When it comes to transporting Ebola victims by air, the world relies on just one small U.S. company.
Phoenix Air, a jet-charter service based in Cartersville, Ga., has flown 15 infected patients, including Europeans who worked in West Africa and five individuals who were treated in the United States — doctor Kent Brantly, photojournalist Ashoka Mukpo, missionary Nancy Writebol, and nurses Nina Pham and Amber Vinson.
Now the Defense Department is stepping up. The Pentagon this week said it is developing portable isolation units for use on its military aircraft, as thousands of U.S. troops head to West Africa to help combat the outbreak. The modules are expected to be tested next month and deployed in C-17 and C-130 transport planes by January.
“This system is being developed out of an abundance of caution, to reassure our service members working in Ebola-affected areas,” said Pentagon spokeswoman Jennifer Elzea. “There are no plans for DOD personnel to provide direct patient care, and therefore the exposure risk remains low” for troops, Elzea said.
The Obama administration has not decided whether it will use the isolation systems to transport non-military patients.
“This particular capability remains under development, so it would be premature to speak to its potential use,” said White House spokesman Ned Price.
One thing is for sure: The military transports would have greater capacity. Phoenix Air can fly only one infected individual at a time, whereas the military’s isolation units will hold up to 12 patients.
The Pentagon declined to share information about the development costs for the transport modules, saying the contract has not been finalized.
The tent-like isolation chambers mainly consist of a metal frame, a plastic liner and an air-filtration system. For the Phoenix Air flights, one doctor and two nurses attend to each patient.
After each patient is transported, the company sprays toxic disinfectant inside the module for 24 hours and sends the contents — including the plastic, the stretchers and even the walkie talkies — off for incineration by a federally licensed hazardous-materials disposal team.
Phoenix Air created three isolation units in 2011 with help from the Centers for Disease Control and Prevention and the Defense Department. Those agencies provided scientific expertise and advice on how to manufacture special materials, respectively.
At the time, the CDC wanted a way to return infected medical workers to the United States instead of treating them in the field, because of growing concern about international conflicts, said Dent Thompson, the company’s vice president of operations.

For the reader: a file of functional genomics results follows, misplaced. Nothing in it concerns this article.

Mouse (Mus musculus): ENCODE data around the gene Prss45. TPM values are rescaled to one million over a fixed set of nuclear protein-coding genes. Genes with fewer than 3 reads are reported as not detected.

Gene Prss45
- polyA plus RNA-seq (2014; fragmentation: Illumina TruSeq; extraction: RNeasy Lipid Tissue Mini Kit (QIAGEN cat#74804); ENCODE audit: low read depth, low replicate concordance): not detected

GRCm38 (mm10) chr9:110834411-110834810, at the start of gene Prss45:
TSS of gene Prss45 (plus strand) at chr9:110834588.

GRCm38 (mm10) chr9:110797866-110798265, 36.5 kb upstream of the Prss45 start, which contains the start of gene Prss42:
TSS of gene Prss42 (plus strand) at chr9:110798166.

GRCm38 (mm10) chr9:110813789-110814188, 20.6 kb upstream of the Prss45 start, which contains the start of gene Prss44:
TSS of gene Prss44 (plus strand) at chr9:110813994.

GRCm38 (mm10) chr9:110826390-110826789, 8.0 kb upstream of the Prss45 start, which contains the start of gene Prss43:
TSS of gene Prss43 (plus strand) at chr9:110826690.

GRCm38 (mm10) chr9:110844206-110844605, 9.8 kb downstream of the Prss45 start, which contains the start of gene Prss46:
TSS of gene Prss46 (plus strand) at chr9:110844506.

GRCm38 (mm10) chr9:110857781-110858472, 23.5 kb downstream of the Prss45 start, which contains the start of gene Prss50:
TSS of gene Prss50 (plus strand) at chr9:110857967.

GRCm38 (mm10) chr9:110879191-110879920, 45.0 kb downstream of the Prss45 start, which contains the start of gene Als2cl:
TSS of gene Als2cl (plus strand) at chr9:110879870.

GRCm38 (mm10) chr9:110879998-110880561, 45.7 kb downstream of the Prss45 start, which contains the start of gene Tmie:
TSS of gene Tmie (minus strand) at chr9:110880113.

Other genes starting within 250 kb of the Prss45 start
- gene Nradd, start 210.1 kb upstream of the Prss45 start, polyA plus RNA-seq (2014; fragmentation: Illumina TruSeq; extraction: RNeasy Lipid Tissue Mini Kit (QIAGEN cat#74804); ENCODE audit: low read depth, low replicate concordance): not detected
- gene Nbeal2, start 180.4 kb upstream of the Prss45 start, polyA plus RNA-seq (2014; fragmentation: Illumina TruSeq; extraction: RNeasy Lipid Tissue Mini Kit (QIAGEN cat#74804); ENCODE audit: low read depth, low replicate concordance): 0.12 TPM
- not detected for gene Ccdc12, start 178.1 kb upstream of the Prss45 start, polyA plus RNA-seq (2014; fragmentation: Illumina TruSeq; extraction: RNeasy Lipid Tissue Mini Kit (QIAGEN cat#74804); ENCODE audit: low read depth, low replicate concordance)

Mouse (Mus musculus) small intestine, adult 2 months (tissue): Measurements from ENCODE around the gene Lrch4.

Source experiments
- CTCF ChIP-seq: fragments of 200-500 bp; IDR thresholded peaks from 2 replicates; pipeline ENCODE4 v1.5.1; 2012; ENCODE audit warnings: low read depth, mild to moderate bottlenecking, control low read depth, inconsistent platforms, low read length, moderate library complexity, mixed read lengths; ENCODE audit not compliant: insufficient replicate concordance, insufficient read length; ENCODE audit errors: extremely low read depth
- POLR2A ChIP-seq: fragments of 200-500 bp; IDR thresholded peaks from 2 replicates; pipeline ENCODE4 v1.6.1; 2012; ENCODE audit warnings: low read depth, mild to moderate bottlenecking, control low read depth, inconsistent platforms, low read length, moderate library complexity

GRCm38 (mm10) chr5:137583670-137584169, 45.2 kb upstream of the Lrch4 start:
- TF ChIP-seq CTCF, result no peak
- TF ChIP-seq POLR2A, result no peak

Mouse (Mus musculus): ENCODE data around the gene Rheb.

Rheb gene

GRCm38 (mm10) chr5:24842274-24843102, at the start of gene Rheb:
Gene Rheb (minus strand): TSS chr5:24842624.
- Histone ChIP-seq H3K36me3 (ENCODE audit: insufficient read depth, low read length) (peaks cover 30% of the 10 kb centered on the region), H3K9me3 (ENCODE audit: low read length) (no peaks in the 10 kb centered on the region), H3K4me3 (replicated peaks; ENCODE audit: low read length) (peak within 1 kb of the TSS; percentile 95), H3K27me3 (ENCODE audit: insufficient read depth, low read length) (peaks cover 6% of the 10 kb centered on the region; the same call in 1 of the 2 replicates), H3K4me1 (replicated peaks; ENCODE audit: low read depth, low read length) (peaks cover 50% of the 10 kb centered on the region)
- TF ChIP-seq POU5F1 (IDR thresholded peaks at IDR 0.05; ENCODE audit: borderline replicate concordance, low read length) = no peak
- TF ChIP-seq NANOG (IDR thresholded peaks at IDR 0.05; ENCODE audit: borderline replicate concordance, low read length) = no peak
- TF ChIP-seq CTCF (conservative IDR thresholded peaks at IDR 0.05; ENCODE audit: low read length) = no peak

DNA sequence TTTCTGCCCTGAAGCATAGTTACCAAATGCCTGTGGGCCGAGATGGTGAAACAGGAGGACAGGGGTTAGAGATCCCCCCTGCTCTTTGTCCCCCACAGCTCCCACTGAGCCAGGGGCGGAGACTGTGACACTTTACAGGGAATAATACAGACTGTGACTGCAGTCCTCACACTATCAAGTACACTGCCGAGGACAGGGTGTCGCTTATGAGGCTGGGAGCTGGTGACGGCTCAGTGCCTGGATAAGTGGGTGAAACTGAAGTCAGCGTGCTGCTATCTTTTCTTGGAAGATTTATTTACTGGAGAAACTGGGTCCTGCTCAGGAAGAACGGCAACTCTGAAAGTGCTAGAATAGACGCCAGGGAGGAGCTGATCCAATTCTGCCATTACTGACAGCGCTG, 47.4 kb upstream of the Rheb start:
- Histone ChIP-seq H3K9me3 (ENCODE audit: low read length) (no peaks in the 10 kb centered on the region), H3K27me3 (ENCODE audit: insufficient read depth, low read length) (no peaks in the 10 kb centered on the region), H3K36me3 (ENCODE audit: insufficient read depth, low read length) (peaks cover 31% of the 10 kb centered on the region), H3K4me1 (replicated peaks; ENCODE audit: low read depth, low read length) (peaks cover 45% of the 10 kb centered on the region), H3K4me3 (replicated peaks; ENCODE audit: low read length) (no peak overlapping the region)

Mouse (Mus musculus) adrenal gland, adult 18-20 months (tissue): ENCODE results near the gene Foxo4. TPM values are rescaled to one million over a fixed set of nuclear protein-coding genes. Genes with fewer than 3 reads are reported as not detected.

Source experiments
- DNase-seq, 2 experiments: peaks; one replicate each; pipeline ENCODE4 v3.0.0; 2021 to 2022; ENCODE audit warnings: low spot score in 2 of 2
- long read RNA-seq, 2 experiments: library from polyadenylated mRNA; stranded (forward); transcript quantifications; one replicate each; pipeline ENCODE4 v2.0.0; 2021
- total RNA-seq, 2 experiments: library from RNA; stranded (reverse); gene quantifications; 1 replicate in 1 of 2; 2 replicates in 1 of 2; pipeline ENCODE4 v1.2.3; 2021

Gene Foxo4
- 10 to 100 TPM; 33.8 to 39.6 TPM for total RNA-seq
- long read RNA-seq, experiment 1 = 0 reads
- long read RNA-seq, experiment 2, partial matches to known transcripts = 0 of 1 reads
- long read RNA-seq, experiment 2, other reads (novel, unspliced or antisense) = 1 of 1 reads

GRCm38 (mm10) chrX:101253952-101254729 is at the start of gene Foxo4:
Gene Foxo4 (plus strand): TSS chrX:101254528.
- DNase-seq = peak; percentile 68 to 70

The transport systems were finished in late-2011, but the outbreaks had long since died down. The units were placed in storage.
“We would periodically make various federal agencies aware that it existed and said, ‘If you ever need it, we can use it,’” Thompson said.
A call finally came from the State Department’s chief of emergency medicine in late-July, amid growing concerns about the West African Ebola outbreak. Phoenix Air quickly assembled a volunteer flight and medical crew after government officials inspected the system and gave it a thumbs-up.
“Within 48 hours, we were on our way to get the first patient,” Thompson said, speaking of the flight to transport Brantly on Aug. 2. The plane took Brantly to Atlanta and turned around almost immediately to fetch Writebol.
Both trips, which cost about $200,000 each, including the decontamination process, were paid for by Samaritan’s Purse, a Christian humanitarian organization that the patients worked with in Liberia.
After those missions, Phoenix Air decided that the U.S. government should manage future transport efforts, because of the “real-world complexities of what it takes to make a mission like this work,” Thompson said. The challenges include dealing with U.S. customs officials, gaining permission to use foreign airspace and deciding which medical centers should treat the Ebola victims.
The State Department has since coordinated all flights, including those for foreigners returning to their countries. U.S. taxpayers pick up the tab for American patients, but the government requires reimbursement for the others.
“To me, this is no different from a soldier being shot in Afghanistan,” Thompson said. “The U.S. government is going to get that soldier and bring him home and put him in a medical facility.”
The federal government has been a longtime customer of Phoenix Air. In addition to flying executive charters and providing air-ambulance services, the business of about 225 employees also runs cargo for the military, provides flights for the U.S. Marshals Service and carried the White House’s presidential delegation to the 2014 Winter Olympics in Sochi, Russia.
The company now keeps one plane on standby for transporting Ebola victims.
“We’re like a firetruck in a fire station,” Thompson said. “We’re ready to go.”